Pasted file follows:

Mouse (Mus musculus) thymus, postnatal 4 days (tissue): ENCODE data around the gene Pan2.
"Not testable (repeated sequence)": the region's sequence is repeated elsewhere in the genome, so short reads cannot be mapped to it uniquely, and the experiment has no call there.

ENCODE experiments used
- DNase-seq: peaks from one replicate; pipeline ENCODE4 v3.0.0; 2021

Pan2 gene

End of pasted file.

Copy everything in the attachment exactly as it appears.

Mouse (Mus musculus) thymus, postnatal 4 days (tissue): ENCODE data around the gene Pan2.
"Not testable (repeated sequence)": the region's sequence is repeated elsewhere in the genome, so short reads cannot be mapped to it uniquely, and the experiment has no call there.

ENCODE experiments used
- DNase-seq: peaks from one replicate; pipeline ENCODE4 v3.0.0; 2021

Pan2 gene